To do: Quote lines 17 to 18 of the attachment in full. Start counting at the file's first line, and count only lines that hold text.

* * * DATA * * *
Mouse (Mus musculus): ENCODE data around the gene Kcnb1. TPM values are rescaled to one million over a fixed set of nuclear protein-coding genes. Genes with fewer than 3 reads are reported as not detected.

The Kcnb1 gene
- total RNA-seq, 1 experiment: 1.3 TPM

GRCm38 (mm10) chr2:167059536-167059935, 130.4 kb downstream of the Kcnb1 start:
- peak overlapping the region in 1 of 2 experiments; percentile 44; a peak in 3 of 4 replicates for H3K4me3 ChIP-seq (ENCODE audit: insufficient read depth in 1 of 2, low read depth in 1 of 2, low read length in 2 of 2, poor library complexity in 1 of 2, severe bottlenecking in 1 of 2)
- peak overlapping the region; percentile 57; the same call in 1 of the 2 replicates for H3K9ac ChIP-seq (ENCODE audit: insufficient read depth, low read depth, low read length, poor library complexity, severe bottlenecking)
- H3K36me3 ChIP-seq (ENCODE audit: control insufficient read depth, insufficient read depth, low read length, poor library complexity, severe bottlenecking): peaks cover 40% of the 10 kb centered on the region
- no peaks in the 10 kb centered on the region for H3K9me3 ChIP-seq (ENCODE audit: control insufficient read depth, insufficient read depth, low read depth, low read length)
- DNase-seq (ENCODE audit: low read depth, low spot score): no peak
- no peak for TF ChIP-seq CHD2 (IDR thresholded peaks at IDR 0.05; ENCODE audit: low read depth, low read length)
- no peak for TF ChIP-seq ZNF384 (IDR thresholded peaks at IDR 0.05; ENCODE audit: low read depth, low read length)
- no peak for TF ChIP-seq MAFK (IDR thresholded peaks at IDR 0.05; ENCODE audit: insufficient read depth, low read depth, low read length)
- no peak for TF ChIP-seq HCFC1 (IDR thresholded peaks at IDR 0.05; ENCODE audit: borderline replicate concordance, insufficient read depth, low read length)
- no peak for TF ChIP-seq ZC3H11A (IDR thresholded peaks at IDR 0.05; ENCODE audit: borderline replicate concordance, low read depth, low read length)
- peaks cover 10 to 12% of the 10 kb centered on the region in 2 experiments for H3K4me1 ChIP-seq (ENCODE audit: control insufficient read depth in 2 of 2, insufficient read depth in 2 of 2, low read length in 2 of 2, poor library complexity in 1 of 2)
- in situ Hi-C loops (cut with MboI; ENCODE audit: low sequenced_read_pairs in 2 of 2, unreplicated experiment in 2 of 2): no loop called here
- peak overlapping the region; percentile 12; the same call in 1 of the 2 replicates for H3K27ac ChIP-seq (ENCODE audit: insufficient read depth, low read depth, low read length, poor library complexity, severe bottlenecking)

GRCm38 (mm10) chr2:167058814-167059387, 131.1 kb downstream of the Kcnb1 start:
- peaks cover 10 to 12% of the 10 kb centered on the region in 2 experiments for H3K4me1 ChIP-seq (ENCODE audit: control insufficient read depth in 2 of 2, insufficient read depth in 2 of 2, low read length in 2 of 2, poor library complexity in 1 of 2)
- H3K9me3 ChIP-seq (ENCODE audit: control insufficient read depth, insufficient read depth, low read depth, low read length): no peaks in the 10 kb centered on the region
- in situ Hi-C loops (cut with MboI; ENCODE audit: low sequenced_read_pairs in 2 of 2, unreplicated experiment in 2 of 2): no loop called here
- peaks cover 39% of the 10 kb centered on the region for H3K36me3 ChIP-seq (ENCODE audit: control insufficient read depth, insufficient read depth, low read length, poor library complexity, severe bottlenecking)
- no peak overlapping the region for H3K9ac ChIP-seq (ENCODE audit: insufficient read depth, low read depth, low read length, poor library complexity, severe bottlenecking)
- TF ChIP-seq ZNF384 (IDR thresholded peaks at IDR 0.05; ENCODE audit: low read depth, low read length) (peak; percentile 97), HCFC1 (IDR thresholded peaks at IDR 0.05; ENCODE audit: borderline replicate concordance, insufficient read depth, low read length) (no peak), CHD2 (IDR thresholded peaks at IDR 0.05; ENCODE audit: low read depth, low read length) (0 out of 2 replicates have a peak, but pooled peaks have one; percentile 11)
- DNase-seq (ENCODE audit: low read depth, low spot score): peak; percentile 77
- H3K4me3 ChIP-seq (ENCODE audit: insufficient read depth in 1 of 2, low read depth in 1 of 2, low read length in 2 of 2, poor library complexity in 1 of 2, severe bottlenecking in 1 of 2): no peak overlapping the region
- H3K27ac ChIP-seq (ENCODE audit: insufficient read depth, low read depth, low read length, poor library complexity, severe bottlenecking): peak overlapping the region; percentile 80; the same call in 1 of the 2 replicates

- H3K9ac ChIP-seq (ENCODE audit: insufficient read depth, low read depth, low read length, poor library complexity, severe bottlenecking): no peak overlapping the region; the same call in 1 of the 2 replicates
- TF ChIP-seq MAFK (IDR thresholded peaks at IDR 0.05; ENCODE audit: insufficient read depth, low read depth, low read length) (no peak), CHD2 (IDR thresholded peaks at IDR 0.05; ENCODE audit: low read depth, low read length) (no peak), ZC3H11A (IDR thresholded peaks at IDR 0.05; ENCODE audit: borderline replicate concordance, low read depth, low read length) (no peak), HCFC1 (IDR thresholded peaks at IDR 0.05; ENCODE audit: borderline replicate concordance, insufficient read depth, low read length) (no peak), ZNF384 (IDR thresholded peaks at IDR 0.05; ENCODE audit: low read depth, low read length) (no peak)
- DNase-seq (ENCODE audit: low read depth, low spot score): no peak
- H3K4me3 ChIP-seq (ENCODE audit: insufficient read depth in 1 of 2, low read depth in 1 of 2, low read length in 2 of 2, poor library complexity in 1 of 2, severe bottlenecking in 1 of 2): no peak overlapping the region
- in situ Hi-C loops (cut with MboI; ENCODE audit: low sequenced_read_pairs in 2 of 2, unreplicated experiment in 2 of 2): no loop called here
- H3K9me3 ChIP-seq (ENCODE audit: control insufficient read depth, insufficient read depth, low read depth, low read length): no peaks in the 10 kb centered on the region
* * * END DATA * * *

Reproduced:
- peak overlapping the region; percentile 12; the same call in 1 of the 2 replicates for H3K27ac ChIP-seq (ENCODE audit: insufficient read depth, low read depth, low read length, poor library complexity, severe bottlenecking)

GRCm38 (mm10) chr2:167058814-167059387, 131.1 kb downstream of the Kcnb1 start: